Is the king dead? Doth the emperor wear no clothes? I hardly doubt anybody will be holding a wake for Goldman Sachs any time soon, but it is an indisputable reality that the (perhaps soon to be ex) King of Wall Street is reeling and on the ropes.
The news of Lansdowne Partners sale of its entire $850 million Goldman stake may even be an unofficial industry acknowledgement of Goldman's fall from grace. Though the sales figure represents the tiniest fraction of Goldman's actual worth it does indicate a great deal about where some insiders think the bulge bracket power is headed. Lansdowne is, after all, Europe's biggest hedge fund and in many ways can be looked to as a point of reference along the lines of a rating agency.
Though the rationale given in the article is usual no more prop trading simplification, one has to wonder what else lies beyond the following words:
trading operations as a result of regulatory changes in the US.Part of Lansdowne's decision-making process is understood to have focused on the reduction in the value of Goldman's proprietary
Under the so-called Volcker rules – named after former US Treasury secretary Paul Volcker – enshrined within the recent Dodd-Frank legislation, Goldman has seen its lucrative proprietary investing curtailed. It has also suffered as a result of industry reductions in the use of leverage, or gearing, following the financial crisis, which was one of the ways it used to make money when trading from its own book. In addition, Goldman, like other banks, is also making the transition towards much more onerous global capital requirements under the new Basel III requirements.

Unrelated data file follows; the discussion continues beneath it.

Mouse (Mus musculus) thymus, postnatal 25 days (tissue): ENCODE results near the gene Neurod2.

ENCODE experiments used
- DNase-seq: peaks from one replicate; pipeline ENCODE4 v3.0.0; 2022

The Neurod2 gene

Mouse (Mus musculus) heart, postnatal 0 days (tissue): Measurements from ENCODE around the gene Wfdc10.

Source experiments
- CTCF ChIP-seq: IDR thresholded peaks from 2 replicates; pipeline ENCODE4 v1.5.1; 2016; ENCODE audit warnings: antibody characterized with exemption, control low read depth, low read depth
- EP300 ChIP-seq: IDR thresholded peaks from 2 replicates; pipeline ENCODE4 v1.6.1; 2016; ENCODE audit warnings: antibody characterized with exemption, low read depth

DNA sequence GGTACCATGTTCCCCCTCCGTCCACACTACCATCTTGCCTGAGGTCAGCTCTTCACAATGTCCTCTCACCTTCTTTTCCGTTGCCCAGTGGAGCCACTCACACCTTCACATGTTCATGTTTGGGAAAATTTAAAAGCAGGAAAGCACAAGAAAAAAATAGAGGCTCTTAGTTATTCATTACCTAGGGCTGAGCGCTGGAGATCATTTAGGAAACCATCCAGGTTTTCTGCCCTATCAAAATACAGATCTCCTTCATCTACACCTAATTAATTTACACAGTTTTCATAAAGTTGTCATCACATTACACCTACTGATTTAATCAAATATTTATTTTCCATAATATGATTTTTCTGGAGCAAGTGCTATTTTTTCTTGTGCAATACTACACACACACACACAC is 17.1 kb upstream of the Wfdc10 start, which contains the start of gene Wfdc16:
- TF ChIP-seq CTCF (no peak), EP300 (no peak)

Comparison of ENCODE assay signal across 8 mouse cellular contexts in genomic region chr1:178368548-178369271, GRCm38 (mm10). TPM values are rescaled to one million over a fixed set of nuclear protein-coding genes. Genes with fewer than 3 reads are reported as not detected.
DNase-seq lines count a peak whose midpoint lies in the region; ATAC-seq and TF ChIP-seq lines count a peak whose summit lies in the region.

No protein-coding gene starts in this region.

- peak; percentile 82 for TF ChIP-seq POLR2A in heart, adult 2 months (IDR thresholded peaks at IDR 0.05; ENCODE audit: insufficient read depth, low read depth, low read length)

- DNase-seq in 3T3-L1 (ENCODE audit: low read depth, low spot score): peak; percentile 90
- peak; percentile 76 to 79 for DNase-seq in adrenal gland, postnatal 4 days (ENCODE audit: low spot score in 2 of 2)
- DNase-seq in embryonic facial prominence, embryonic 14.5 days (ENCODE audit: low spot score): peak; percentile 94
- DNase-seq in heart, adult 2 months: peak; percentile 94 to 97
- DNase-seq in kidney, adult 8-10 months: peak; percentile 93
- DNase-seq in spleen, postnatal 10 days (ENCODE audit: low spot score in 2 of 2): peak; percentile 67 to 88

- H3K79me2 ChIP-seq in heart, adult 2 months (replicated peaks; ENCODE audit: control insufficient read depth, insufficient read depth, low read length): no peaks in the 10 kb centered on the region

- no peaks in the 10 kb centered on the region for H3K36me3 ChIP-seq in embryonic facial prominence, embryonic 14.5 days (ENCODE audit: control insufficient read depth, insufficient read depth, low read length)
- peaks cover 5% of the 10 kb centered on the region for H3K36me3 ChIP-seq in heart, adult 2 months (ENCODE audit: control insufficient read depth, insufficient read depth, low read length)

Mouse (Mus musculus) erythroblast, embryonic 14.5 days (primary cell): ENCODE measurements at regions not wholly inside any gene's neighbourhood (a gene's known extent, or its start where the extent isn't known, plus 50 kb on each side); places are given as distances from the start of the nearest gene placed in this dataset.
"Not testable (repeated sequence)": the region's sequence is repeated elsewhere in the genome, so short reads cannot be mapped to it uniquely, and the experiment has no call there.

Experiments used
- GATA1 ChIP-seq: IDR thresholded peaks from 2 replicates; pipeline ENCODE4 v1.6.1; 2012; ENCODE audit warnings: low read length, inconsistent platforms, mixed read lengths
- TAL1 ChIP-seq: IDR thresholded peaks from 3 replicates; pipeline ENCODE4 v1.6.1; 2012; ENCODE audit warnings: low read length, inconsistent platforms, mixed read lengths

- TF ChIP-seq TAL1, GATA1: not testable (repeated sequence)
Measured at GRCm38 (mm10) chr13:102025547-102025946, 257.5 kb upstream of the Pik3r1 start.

As a result of these changes, Goldman's return on equity has reduced from a traditional 24pc to 30pc range to approximately 15pc.
With Goldman now struggling to reach profit forecasts, what will Lloyd and Gary's boys turn to for a revenue boost? Do I dare make some sort of joke about chickens coming home to roost?
A few years back we all sat back and laughed at the government's inability to effectually police and punish Goldman Sachs, in tomorrow's post I will speculate on precisely why we were dead wrong. In the meanwhile, I would like to solicit some opinions on Goldman and where you guys think their gilded ship is headed. Obviously, the industry as a whole is taking some lumps right now and Goldman is still very, very far from being in any sort of tangible danger. Still, when you've been the baddest man on the planet for so long, it just takes one Buster Douglas to send your world spinning upside down.
Goldman's not dead by a long shot, but I can't say that I am not a bit tickled to see them knocked off the perch a few notches. How about yourself?